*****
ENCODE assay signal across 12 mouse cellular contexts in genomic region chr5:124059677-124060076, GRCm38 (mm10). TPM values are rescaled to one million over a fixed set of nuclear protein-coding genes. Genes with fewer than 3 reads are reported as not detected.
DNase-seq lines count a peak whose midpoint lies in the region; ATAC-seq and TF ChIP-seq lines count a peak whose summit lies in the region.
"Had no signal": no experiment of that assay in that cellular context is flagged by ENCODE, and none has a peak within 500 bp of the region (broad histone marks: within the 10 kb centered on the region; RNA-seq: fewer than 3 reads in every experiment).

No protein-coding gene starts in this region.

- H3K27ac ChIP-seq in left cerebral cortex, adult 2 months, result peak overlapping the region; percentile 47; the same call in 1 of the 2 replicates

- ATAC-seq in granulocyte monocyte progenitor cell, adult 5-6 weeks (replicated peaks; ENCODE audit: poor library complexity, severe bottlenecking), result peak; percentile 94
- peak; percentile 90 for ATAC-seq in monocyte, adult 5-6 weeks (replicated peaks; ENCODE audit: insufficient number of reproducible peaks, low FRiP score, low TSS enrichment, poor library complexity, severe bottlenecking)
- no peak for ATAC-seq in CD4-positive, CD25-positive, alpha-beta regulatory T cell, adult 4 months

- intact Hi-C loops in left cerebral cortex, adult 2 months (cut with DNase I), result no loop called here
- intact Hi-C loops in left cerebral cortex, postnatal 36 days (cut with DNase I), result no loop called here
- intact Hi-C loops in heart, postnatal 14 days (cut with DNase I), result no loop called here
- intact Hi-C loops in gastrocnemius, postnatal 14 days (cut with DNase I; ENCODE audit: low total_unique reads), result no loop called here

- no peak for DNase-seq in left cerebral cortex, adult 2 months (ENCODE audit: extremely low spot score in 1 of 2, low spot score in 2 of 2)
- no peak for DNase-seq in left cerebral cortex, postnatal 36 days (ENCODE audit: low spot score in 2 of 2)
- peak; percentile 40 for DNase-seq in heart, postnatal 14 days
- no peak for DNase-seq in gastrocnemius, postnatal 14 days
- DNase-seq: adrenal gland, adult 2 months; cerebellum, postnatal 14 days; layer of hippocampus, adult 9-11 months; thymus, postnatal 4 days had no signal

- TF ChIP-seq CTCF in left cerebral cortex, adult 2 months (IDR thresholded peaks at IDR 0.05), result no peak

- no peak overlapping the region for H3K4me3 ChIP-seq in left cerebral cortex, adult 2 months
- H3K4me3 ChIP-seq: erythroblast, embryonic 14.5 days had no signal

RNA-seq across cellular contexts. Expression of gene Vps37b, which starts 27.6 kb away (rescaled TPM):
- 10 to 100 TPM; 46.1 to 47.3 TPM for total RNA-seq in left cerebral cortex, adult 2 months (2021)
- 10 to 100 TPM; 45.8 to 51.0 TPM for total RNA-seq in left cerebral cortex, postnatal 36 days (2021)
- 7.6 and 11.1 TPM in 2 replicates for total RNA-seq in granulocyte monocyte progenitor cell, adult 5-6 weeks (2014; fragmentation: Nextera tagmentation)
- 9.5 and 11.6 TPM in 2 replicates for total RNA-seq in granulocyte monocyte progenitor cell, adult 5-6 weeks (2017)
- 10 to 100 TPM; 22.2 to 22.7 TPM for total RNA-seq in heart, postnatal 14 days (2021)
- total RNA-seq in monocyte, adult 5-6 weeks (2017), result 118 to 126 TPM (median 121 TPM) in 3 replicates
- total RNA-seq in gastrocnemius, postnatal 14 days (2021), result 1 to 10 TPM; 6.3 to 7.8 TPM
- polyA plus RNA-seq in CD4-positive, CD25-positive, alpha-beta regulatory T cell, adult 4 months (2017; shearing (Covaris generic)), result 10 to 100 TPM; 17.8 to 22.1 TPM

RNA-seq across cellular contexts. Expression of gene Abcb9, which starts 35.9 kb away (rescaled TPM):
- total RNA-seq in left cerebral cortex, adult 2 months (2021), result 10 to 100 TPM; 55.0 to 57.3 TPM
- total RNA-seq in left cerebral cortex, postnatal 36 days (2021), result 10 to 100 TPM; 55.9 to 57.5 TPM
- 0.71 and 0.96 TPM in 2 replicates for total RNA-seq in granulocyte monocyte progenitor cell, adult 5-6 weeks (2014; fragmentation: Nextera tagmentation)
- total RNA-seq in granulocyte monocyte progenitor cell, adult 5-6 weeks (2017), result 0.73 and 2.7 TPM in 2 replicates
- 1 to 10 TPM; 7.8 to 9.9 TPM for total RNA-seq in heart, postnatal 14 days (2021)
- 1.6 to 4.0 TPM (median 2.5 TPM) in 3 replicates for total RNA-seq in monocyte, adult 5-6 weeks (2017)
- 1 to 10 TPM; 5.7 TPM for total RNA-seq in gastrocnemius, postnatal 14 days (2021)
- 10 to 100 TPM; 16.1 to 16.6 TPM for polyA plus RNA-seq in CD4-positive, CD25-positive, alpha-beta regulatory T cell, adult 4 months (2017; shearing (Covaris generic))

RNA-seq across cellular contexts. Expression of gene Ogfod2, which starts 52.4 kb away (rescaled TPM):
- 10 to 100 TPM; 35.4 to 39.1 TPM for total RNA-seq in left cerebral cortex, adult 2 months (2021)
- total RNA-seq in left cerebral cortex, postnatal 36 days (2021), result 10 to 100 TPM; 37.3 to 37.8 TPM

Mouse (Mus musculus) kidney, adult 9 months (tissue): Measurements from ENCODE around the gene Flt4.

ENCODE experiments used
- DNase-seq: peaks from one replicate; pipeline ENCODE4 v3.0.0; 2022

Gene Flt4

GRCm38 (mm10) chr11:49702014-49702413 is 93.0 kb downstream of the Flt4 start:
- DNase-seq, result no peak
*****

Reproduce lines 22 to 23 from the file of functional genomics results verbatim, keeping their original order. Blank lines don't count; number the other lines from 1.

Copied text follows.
- 10 to 100 TPM; 46.1 to 47.3 TPM for total RNA-seq in left cerebral cortex, adult 2 months (2021)
- 10 to 100 TPM; 45.8 to 51.0 TPM for total RNA-seq in left cerebral cortex, postnatal 36 days (2021)